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of her sorrow and despair was gradually transmuted into an
energy of sympathy and helpfulness. Advantages are obli-
gations. She was blind, but she had every alleviation of her
calamity that wealth could buy or love could give. There
were many blind who had none of her alleviations. What
could she do for these? In a London cellar she set up a
shop for the sale of baskets manufactured by the blind.
This was soon outgrown; and shortly an association was
organized for carrying on the work, which in a few years
could show a balance-sheet of £7,000.
"Don't work your-
self to death," a friend said to her one day. "I'm working
myself to life," she answered, with a laugh. Working her-
self to life! What pregnant words! How many that now
waste themselves to death might work themselves to life if
they could but convert the energy of their frivolity or their
despair into the energy of some beneficent activity! Before
Elizabeth Gilbert's death, thanks to her loving zeal, there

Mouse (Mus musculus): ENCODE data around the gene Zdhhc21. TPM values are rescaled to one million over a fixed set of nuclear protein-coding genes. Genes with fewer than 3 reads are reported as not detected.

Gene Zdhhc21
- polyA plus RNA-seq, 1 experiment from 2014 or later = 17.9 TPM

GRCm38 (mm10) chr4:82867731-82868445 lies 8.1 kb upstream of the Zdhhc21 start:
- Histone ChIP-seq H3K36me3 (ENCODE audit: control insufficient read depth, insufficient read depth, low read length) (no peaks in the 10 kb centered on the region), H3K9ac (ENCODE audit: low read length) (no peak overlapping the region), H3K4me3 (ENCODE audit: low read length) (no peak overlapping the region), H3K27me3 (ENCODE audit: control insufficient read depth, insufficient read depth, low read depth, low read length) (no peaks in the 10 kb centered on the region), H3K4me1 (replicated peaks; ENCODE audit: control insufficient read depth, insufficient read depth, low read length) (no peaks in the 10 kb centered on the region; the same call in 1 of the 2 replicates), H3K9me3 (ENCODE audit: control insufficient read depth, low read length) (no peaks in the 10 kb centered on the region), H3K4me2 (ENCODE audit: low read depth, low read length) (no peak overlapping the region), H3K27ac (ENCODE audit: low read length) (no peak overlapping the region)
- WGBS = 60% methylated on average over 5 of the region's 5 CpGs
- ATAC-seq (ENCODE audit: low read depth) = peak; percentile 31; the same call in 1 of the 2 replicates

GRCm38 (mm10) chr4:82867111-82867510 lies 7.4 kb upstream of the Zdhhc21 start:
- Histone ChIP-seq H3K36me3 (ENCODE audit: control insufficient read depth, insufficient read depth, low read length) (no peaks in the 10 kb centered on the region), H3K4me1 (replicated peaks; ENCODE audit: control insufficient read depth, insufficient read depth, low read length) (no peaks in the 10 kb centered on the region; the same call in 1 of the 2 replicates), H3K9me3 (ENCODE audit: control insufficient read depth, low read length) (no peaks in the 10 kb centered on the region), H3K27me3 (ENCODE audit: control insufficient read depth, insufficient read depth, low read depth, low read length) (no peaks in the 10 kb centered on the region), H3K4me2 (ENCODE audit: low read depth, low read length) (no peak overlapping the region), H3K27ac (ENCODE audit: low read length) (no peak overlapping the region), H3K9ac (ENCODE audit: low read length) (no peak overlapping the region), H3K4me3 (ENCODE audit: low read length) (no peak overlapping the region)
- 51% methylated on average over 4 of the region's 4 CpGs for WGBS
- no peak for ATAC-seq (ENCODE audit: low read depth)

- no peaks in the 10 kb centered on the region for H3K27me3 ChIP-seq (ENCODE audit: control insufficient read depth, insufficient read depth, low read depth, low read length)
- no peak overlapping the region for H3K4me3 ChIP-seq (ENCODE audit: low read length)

were large and well-appointed workshops in almost every
city of England where blind men and women were em-
ployed, where tools had been invented or modified for them,
and where agencies had been established for the sale of
their work. But no one who understood the course of her
experience could truly say of her, "She saves others; her-
self she cannot save." She did save herself; not from all
pain and deprivation, but from all bitterness of spirit, from
all blackness of despair.

And it is not as if her case were solitary. It was very far from being so. The name is legion of those maimed and suffering people who, "like the wounded oyster, mend their shell with pearl." It often seems as if the energy needful for the supply of any functional part of a man's nature were dammed up in him by the ruin of that part, so that, unless it can be diverted into some other channel, where it will strike some other wheel and set other machinery in motion, it must spread itself abroad with ruinous desolation, either converting into vast malarious pools wide reaches of the mind and heart or hopelessly denuding them of all fair and fruit